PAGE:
Going from an empty folder to a living React project can feel like a daunting task. As we pointed out in our precursor, if you have been overwhelmed by certain ejected configs or underwhelmed by zero-config tools, it’s time to learn how to set up pragmatic, powerful and customisable configs.
For this, we will be using, but not explaining, Node, npm and the terminal.
Read Sane React config with Webpack →
The way frontend is done today, knowing how to configure bundling tools has become as relevant as knowing CSS, HTML and JS. For most of us, the code we write, with or without a framework, involves some level of processing.
This is the precursor to our Webpack tutorial. It’s meant to prove a point that the tools used for learning things like React, mostly fail to give an impression of a realistic configuration.
Read Your frontend, your config →
There are loads of tools aiming to help developers secure that their code works as expected. Cypress is one of these tools but stands out by being an end-to-end framework. This means that Cypress allows you to test that your application is performing the way you designed it, from start to finish. End-to-end testing is especially useful to test the features and the end user’s workflow.
Read Testing with Cypress →
When I set out to solve responsive tables, I figured it would take a whole team a couple of weeks and we would build a microscopic component to provide clever shuffling of <div> elements. Instead, my conclusion led me to the opposite. Responsive tables are less about making them responsive and more about presenting them in responsive environments.
The principle Use the <table> element for things that it would make sense to copy and paste into a spreadsheet.
Read Principle for responsive tables →
Regardless of how enthusiastic you are laying the first bricks of a project, at some point you’ll realise that the stack of bricks, look suspiciously like a wall, or something different than originally pictured. The wall can be many things. It can be slow code reviews or a growing list of tasks and features that prevent deployment. It can also be a bug that seem to only appear when the stars are aligned and you press a button too quickly after filling in a form.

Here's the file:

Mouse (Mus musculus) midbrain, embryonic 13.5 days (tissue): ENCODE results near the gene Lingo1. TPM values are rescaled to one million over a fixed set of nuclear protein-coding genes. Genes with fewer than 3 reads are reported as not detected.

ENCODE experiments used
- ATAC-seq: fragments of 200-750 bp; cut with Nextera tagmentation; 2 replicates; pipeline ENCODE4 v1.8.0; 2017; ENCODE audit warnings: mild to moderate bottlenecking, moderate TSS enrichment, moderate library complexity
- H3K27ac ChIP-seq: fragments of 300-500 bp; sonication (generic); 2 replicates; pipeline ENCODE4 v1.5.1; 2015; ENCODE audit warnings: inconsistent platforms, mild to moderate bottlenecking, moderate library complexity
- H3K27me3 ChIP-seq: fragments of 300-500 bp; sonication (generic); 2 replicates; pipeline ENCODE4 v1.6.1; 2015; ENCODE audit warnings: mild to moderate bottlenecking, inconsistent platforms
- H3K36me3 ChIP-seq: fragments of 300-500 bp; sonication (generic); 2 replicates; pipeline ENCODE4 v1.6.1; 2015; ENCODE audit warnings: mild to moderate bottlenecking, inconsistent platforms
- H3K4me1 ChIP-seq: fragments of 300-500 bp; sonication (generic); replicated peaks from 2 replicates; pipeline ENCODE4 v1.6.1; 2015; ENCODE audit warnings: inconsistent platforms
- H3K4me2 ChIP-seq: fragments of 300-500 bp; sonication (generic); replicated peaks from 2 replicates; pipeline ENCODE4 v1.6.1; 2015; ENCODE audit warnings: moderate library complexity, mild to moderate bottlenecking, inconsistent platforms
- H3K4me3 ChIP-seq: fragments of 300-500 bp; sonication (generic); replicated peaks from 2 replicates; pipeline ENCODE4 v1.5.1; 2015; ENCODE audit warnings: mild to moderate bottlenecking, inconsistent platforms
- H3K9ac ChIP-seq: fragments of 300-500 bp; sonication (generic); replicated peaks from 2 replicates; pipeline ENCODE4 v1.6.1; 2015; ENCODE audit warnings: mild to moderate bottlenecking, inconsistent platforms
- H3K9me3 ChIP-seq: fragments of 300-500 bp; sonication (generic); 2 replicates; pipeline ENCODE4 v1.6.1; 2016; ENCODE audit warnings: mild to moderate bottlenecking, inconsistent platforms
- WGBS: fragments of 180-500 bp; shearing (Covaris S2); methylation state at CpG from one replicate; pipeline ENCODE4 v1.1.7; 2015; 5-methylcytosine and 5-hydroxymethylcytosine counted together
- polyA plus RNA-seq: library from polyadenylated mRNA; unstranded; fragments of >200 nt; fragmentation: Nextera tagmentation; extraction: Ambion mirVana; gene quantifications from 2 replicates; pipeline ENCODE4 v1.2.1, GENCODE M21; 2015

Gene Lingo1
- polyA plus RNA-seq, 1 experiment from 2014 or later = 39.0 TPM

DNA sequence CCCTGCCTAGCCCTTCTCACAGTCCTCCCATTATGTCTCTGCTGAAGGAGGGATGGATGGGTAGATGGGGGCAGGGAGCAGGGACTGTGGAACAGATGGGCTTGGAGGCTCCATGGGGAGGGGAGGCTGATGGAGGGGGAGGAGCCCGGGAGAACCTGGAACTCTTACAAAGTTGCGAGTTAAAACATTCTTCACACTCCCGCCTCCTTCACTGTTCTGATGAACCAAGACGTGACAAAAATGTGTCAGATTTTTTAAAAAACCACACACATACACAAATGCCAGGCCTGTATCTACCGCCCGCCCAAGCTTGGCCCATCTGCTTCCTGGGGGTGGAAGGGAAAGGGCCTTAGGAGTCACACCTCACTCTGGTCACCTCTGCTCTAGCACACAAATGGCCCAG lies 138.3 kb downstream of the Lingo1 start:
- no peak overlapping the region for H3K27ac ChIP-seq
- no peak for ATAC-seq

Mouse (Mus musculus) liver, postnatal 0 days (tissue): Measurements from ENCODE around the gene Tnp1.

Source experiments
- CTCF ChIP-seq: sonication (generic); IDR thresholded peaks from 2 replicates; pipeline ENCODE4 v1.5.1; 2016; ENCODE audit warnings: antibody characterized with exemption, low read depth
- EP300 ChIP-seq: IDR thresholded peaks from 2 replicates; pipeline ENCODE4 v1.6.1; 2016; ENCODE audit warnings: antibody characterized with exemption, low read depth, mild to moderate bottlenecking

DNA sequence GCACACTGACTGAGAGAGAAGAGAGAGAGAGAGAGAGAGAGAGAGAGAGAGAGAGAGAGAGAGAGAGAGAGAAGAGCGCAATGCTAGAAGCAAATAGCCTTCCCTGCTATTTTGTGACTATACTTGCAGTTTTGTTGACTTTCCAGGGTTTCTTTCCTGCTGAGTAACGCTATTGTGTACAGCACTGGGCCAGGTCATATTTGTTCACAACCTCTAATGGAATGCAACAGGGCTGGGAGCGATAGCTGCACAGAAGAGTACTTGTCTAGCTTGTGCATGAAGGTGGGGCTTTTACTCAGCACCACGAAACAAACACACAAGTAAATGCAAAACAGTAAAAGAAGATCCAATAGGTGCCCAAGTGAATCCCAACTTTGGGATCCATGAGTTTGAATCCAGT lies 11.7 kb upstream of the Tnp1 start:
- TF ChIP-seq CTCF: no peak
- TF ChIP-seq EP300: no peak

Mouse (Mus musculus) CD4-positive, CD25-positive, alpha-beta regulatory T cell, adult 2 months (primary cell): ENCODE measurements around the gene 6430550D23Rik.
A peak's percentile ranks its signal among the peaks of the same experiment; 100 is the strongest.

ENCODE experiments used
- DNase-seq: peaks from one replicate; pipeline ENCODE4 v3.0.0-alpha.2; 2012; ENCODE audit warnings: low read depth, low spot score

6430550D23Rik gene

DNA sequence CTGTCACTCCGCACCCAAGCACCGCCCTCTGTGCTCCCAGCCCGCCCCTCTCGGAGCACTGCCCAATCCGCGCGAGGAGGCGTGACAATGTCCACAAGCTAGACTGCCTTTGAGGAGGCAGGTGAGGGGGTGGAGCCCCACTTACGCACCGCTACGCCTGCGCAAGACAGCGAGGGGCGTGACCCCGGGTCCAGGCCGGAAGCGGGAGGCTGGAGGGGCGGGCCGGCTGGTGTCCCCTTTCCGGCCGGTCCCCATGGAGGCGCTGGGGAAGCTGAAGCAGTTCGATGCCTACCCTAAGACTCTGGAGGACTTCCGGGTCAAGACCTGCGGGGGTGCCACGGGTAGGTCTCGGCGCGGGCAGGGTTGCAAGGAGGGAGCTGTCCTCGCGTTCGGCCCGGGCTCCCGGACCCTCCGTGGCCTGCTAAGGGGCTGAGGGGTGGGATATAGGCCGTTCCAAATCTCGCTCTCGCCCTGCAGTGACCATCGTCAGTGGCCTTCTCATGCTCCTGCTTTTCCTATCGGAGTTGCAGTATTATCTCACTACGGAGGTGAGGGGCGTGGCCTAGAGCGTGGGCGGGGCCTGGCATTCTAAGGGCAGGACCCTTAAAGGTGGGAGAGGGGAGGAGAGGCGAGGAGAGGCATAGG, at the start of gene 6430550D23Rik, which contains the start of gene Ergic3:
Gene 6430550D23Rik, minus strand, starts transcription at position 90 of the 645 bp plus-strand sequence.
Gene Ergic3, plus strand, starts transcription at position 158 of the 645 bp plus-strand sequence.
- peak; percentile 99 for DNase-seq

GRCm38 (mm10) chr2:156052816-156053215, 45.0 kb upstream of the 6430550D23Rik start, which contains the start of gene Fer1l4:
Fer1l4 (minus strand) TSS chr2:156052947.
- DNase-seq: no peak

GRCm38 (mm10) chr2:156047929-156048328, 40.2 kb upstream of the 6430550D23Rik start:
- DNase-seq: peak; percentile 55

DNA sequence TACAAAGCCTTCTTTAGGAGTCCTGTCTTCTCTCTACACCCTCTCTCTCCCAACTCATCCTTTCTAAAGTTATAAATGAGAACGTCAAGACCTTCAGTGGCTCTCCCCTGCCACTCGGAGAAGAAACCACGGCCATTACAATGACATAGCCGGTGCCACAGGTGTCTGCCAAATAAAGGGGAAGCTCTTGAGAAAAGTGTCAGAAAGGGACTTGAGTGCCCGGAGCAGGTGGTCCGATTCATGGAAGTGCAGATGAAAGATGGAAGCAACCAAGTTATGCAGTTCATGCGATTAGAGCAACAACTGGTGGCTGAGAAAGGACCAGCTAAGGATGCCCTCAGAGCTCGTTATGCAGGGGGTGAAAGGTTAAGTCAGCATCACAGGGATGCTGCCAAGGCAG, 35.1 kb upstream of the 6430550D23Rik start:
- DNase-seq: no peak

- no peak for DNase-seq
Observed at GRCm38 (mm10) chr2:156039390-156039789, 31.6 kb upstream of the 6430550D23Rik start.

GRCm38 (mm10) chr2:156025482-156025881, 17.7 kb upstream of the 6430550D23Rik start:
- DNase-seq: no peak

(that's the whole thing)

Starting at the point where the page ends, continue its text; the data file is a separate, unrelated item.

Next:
Read How to avoid the wall of frustation →
It has been more than a year we started using Sentry.io to identify the user experience and UI failures one year ago. I thought of sharing What have we learnt about it so far and our experience with it.
📄 Intro 🏊♀️ Why do you need Sentry? Sign In and create a project Integrate Sentry in app First error tracking Use Sentry with API Endpoint When and what to log in Sentry Why do you need Sentry?
Read Experience with Frontend Error Tracking Using Sentry.io In React Apps →
Also published in Norwegian @ kode24.no: Kode som overlegent designverktøy
Have you ever thought about the fact that the users are never really in direct contact with what designers make? User interfaces are built by developers who are experts on the users’ environment, but the decisions are made elsewhere, by people that use entirely different tools. Sounds suboptimal, doesn’t it, keeping technical knowledge and user knowledge apart like this.
Read Code – the superior design tool →
Some years back a few people in the web department headed off for Galdhøpiggen 🎒🥾, not very well equipped. Weather was bad, and they didn’t manage to reach the summit. But that hike was the beginning of a tradition with yearly trips to different summits. 🏔
This year 18 people headed off with the train 🚝 to Otta, for a nice weekend at Rondvassbu and where the goal was Veslesmeden.
Read Team building - Hiking to Veslesmeden →
Our frontend team hit the ground running one year ago. What have we learnt about supporting the vertical teams? What do we mean when we say it’s horizontal?
Technology Specialists 🏊♀️ The deepest depths of the technology stack are best left to divers — while we are the fast swimmers at the surface.
Vertical teams are responsible for every single moving part of applications they own.
Read Horizontal Teams To Strengthen Vertical Structures →
“This is bug, please say hello.”
There are many ways to introduce bugs. Adding CSS as dependencies is one of them.
True story Let’s say you add a small and simple css reset dependency to your project. A somewhat opinionated and best practice-based stylesheet that has thousands of weekly downloads. It serves as your baseline for every new project and it’s easy to keep up to date.
Read Zombie CSS, dependency cravings →
You might have heard all about frontend devs and UX-designers, but have you heard about those that are practically both? The ones who are into both interactions and code? No, not mutants, but hybrids! Like the ones on the frontend team who think that designing and developing an interface are two sides of the same coin.
Operating in what has been considered two separated fields means there is a lot to learn, maybe not more than anyone else, but across disciplines.
Read Mutant developers? No, frontend hybrids! →